Household Food Security and Nutrition Status of Children 6-59 Months among Smallholder Tea Farmers in Vihiga County, Kenya
Onchwari, Callen Kerubo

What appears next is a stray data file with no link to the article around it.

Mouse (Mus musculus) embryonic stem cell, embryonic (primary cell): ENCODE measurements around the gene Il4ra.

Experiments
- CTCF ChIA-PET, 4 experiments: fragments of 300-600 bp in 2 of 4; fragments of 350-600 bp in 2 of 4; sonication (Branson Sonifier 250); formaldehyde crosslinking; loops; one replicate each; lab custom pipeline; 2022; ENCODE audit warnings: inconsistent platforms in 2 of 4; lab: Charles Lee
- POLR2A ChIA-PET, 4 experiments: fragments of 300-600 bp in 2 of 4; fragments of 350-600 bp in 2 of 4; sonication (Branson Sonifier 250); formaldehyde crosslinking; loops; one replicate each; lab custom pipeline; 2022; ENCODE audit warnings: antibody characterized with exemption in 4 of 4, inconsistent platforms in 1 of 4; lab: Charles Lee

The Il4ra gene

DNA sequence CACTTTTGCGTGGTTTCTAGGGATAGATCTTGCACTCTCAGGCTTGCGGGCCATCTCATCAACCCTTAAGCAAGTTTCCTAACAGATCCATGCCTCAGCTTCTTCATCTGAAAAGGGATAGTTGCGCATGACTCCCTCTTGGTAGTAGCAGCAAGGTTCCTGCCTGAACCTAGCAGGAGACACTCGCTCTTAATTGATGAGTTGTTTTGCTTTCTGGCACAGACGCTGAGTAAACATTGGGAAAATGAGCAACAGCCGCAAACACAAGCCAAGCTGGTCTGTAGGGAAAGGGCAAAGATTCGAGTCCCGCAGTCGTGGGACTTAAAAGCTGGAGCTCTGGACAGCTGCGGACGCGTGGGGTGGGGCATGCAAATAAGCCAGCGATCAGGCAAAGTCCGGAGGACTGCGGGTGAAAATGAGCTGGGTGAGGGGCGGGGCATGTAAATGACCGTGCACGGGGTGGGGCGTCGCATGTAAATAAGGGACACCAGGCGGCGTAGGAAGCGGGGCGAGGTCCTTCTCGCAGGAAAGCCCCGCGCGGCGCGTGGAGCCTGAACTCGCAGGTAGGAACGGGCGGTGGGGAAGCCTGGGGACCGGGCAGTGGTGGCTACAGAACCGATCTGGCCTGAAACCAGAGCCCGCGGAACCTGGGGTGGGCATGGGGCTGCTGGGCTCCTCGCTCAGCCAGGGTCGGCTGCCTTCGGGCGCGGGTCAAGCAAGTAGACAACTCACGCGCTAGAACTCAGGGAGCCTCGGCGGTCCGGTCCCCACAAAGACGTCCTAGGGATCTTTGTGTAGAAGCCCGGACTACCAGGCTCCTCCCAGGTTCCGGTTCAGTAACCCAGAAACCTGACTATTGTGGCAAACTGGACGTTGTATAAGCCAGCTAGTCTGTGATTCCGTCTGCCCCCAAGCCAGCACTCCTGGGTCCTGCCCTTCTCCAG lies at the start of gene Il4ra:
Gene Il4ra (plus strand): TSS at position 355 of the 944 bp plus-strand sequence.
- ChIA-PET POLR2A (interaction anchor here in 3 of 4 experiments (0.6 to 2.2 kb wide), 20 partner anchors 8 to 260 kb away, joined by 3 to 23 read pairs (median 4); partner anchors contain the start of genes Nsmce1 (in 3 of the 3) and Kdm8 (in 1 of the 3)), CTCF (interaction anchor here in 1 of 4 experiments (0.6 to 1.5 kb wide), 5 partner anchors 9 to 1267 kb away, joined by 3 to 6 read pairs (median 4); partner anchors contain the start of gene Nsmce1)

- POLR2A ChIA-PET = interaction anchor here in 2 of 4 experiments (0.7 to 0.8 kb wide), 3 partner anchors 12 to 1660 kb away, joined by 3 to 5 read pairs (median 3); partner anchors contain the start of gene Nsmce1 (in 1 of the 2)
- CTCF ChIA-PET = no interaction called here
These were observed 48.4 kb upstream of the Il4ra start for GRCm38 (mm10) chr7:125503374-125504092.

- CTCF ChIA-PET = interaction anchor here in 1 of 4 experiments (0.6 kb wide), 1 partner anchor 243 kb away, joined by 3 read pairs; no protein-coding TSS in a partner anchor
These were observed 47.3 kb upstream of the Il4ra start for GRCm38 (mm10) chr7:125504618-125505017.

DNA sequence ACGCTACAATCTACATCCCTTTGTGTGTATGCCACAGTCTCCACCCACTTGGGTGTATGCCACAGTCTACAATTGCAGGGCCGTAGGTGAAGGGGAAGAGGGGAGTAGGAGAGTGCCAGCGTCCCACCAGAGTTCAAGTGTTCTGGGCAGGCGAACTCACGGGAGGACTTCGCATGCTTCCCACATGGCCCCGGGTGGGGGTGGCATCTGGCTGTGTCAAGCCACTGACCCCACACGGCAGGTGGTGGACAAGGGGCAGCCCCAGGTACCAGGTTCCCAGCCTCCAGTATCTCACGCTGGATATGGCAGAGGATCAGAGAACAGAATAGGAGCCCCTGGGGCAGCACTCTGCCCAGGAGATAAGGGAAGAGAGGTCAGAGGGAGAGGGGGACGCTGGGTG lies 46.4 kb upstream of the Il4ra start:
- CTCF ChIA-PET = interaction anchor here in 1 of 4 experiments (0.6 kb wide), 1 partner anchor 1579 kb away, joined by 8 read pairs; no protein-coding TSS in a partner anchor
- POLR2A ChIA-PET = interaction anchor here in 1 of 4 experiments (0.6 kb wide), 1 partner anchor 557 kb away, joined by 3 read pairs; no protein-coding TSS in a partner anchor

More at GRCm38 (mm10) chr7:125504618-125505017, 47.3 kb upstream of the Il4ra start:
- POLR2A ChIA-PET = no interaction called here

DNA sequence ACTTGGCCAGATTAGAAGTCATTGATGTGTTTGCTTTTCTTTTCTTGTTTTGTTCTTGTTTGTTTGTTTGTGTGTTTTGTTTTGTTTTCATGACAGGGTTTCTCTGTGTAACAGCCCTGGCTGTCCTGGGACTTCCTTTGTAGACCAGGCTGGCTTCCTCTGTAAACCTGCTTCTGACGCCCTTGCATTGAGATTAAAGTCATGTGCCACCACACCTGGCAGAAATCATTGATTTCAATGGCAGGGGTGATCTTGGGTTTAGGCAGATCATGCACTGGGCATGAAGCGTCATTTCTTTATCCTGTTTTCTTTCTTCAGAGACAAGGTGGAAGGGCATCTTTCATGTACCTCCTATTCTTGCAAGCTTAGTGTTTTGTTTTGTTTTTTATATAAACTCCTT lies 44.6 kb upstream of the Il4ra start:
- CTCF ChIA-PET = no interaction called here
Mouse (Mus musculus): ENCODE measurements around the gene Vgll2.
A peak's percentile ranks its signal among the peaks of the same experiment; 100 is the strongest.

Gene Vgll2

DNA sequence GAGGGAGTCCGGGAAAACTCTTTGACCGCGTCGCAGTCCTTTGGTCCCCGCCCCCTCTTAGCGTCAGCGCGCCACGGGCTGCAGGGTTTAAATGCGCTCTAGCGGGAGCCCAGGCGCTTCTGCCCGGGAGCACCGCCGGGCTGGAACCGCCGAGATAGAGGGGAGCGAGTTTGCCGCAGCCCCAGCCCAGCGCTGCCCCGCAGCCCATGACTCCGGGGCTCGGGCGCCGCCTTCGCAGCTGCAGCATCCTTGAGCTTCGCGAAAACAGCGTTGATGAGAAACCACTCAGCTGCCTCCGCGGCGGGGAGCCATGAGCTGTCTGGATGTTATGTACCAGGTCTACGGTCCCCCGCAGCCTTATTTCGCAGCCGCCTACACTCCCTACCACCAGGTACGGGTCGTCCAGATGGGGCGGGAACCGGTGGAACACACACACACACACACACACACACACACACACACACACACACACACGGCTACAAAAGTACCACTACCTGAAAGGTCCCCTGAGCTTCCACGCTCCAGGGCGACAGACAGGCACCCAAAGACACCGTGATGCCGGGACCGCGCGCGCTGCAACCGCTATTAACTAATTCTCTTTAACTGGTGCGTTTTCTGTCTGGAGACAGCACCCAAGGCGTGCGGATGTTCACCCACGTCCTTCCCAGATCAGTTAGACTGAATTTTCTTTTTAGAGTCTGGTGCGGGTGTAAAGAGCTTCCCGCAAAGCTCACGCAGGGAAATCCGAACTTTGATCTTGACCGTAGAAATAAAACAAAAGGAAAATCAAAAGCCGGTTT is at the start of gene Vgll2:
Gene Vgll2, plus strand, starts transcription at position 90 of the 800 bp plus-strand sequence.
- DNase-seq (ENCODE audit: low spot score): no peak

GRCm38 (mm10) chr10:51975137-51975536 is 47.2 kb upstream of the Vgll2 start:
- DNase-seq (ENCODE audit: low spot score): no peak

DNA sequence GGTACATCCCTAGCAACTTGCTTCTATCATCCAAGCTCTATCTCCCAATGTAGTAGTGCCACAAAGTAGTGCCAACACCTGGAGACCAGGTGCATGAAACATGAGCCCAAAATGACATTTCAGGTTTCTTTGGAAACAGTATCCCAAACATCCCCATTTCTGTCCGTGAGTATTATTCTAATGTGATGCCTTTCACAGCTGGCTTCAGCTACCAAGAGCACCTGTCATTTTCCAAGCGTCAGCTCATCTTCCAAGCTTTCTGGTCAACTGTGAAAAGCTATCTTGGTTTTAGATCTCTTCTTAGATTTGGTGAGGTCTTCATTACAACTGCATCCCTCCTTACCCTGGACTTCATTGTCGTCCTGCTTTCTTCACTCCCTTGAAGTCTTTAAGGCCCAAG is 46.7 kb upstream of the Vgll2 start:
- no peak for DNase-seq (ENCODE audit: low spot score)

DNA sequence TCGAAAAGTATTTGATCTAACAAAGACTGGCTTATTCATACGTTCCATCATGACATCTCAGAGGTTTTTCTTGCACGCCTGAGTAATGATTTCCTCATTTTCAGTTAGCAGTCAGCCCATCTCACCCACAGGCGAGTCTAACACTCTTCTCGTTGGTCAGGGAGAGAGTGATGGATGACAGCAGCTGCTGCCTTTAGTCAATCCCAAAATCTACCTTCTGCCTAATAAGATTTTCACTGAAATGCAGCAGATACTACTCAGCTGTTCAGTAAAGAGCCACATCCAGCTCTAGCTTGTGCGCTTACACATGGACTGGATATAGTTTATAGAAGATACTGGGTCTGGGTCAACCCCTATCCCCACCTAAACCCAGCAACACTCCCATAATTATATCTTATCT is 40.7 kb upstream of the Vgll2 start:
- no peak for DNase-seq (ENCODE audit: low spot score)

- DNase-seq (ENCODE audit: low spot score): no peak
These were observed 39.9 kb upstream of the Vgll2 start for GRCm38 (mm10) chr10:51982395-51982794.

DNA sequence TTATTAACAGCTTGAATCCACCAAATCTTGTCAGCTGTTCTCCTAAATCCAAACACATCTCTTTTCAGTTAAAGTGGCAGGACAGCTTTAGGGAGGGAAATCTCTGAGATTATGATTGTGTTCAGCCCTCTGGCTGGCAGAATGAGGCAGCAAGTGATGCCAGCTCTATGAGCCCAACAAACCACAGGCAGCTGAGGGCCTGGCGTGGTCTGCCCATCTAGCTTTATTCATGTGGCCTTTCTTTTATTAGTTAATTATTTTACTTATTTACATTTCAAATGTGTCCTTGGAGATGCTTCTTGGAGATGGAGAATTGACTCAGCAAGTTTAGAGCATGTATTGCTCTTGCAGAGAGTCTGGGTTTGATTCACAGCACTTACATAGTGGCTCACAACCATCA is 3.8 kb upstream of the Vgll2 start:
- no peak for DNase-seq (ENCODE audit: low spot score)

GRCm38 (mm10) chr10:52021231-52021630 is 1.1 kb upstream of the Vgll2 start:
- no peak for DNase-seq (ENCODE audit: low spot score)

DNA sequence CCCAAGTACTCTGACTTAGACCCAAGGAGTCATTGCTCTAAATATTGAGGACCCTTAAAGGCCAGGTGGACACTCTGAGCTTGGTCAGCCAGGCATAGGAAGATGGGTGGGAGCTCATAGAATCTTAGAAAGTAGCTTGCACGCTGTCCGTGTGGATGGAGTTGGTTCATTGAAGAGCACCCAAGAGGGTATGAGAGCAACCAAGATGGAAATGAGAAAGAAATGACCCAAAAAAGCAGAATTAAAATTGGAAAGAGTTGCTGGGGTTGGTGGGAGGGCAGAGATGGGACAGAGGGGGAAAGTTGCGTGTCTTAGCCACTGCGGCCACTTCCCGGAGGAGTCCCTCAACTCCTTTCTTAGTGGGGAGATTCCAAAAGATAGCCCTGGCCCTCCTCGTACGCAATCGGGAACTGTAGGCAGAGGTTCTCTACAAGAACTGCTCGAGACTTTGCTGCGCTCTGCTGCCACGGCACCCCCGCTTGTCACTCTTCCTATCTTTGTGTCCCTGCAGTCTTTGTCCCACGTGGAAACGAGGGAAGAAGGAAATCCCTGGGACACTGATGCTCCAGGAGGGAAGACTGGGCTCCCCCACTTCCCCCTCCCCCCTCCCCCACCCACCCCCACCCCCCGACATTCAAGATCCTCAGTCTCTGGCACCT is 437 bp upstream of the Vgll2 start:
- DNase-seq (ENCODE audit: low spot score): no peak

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Childhood malnutrition remains a major public health problem in developing countries. Appropriate, Infant and young child feeding practices at this stage is thus very critical for the growth, development, and survival of children. Household food insecurity which has strongly been associated with poor health of both adults and children remain prevalent in developing countries. This is so because food insecurity could affect the quantity and quality of food consumed by the household member. In children, Inappropriate care and feeding which could be influenced by household food insecurity are recognized as some of the underlying causes of under nutrition. Tea farming is common in Kenya and most of it is produced by smallholder farmers. Further, there is very minimal data currently on the food security status and nutrition status of under five children of small-scale tea farmers in Kenya. This study investigated the food security status and under-five nutrition status of smallholder tea farmers in Vihiga County, Kenya. The study will adopt a cross-sectional analytical study. A Multistage sampling technique was employed in this study and a sample of 310 was considered. In the first stage, Vihiga County was purposively selected while the respondents were randomly selected. Descriptive statistics such as frequencies and means, were used to describe the data while Inferential statistics such as Chi-Square, Correlations. Logistic regression was used to determine the predictors of the household food security and child nutrition status. Majority of people had 3 acres of land (45.5%) while (3.1%) had more than 6 acres of land. Cash crop took the highest portion of their land. Most children (49.0%) consumed four different food groups per day. The DDS was low (4.5 ± 2.1) with only about 15% meeting the minimum requirements for dietary diversity, meal frequency and acceptable diet while most households >90% took cereals, pulses, vegetables, sugar and fat. Most of the children are suffering from wasting. The GAM rate for stunting was 35.6% with 2.4% being severe while in wasting 8.6% were wasted with 0.7 being severely wasted and 16.8% were underweight with 0.7 being severe. Morbidity status indicate majority of the sick children having malaria (42.1%), followed by Cold (26.3%) and then diarrhea (21.1%). The production from tea was low (104.3 ± 24.7 kg while the income from tea was not reliable with a kg being paid at 18 KES, however most of the tea-based income was not used on accessing food. Most of the tea-based income was not used on accessing food. The production from tea was low (104.3 ± 24.7 kg while the income from tea was not reliable. Men controlled the tea income, and any other income, with a few drinking the proceeds. Consumption of cereals, pulses, vegetables and chicken were okay. However, the consumption of the others was low. The study recommends empowerment of women so that they make decisions on food production, income and use and further the review on tea pay policy to ensure payment that commensurate with input as well as more sensitization of mothers on more allocations of funds to food use of the available funds for a diversified health diet.